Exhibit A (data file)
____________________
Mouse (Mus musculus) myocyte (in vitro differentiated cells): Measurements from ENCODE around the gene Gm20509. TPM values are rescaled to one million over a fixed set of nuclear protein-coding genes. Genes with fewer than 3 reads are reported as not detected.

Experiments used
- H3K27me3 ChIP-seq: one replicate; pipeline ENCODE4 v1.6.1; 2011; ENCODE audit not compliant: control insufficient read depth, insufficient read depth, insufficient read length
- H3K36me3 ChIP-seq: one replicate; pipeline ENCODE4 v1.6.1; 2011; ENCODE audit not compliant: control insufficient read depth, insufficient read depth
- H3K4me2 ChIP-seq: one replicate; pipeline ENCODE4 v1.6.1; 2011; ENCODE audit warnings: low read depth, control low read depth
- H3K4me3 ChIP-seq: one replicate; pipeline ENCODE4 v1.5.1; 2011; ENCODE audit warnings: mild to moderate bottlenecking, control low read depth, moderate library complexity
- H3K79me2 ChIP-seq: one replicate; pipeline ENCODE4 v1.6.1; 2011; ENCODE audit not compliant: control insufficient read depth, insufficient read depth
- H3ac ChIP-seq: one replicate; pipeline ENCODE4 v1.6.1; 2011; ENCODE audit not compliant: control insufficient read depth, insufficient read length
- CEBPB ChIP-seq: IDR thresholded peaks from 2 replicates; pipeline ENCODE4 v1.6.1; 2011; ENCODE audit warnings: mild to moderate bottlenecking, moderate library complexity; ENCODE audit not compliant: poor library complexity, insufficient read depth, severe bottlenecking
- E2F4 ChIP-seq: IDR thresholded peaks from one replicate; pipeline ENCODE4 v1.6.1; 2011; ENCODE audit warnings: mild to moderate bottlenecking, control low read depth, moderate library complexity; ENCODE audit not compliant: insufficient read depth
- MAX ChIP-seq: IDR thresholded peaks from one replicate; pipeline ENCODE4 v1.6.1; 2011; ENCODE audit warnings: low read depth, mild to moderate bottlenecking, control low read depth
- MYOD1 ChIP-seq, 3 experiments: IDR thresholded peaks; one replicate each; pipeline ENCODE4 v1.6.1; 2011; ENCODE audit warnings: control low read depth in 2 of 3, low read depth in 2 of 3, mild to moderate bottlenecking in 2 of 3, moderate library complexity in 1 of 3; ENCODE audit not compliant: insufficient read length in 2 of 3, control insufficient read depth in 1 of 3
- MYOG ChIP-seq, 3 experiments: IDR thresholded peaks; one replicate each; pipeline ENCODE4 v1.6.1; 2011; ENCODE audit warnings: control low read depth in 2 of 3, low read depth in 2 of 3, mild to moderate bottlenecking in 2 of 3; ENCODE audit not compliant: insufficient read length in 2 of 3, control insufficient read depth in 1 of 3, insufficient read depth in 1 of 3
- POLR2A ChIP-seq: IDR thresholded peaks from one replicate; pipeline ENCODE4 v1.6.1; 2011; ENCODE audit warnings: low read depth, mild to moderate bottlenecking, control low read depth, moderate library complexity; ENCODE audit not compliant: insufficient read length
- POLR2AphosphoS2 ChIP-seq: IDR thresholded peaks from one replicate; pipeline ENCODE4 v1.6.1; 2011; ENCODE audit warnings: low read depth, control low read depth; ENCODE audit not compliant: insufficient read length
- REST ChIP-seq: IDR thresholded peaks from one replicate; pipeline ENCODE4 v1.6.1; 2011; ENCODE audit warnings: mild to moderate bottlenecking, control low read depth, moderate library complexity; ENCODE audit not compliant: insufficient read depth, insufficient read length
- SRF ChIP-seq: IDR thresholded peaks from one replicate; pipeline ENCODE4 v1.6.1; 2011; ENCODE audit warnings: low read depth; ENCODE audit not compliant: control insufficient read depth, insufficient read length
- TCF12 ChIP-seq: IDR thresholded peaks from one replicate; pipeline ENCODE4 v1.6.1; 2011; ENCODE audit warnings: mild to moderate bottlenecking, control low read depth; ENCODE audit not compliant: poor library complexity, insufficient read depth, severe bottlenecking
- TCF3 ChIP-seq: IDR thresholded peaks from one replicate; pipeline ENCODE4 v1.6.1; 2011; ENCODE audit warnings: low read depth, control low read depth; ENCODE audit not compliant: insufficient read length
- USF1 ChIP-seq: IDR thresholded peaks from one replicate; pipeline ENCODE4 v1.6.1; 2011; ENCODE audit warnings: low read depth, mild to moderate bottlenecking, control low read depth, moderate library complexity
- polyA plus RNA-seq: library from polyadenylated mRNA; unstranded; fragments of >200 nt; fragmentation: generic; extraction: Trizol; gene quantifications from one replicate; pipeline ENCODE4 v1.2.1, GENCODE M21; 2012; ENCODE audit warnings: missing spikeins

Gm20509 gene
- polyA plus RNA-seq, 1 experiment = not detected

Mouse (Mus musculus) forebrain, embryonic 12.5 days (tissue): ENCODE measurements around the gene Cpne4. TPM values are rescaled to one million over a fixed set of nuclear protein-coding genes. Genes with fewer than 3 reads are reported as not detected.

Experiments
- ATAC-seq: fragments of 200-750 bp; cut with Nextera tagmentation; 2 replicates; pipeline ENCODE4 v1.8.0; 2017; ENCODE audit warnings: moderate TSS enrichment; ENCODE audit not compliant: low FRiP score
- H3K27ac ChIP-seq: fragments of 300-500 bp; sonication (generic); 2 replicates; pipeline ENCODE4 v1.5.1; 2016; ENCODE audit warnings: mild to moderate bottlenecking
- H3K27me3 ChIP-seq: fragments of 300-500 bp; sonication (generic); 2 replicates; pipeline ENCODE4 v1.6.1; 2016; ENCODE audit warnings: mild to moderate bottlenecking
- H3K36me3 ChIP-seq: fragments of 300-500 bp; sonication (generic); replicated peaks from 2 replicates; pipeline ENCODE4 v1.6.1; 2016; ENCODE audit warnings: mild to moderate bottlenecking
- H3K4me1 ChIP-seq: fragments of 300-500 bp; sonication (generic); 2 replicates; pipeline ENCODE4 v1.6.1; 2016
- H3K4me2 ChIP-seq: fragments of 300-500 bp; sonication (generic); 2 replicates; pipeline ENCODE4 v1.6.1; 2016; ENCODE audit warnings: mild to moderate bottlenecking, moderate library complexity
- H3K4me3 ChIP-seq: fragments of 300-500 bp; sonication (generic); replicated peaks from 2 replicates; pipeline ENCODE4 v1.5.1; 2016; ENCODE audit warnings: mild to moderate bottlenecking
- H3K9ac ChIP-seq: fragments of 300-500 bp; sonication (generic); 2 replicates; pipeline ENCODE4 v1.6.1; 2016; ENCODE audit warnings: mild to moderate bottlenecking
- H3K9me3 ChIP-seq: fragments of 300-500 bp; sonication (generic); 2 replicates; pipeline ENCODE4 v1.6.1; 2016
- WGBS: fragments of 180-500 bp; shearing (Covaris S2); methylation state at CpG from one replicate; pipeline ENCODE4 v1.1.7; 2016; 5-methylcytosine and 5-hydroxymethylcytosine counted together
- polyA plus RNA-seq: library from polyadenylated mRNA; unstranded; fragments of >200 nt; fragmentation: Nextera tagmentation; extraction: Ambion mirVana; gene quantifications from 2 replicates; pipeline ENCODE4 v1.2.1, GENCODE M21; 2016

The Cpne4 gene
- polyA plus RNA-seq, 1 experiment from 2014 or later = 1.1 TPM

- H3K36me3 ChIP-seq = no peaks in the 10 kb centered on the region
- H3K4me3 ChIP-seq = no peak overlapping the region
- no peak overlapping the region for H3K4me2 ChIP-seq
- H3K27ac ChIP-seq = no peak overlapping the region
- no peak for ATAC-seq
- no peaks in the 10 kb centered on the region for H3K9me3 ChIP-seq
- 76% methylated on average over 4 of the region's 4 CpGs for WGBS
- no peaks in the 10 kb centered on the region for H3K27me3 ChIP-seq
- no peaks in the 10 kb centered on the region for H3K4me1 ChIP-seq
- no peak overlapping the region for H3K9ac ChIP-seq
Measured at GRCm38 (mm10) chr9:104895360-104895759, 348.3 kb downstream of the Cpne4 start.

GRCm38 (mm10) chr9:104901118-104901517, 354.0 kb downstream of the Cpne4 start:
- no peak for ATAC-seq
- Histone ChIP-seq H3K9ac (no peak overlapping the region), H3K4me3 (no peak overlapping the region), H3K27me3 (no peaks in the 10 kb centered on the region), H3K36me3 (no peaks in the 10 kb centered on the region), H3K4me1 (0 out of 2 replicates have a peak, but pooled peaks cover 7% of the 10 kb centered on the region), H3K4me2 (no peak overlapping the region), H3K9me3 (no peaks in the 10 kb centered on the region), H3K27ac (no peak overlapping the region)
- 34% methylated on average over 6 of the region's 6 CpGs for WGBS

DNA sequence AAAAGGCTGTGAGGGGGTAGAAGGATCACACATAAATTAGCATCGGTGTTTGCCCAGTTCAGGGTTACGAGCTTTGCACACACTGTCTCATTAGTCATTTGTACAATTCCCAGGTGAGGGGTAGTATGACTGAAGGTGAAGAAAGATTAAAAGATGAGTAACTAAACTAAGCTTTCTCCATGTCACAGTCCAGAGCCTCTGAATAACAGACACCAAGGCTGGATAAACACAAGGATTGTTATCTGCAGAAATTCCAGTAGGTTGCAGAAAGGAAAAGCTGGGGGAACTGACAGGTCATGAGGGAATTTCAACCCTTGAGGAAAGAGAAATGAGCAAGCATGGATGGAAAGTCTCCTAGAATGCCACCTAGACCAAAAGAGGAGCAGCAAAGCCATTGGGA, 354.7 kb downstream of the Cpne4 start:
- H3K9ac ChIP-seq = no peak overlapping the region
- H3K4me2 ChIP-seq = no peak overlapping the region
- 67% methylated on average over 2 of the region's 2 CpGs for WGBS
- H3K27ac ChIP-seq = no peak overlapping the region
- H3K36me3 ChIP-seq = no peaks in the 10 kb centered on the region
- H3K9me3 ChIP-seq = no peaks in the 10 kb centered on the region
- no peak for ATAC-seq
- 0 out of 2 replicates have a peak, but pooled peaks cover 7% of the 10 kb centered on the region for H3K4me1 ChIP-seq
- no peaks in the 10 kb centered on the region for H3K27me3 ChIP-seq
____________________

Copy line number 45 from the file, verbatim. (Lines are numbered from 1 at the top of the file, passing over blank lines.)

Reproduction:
- 76% methylated on average over 4 of the region's 4 CpGs for WGBS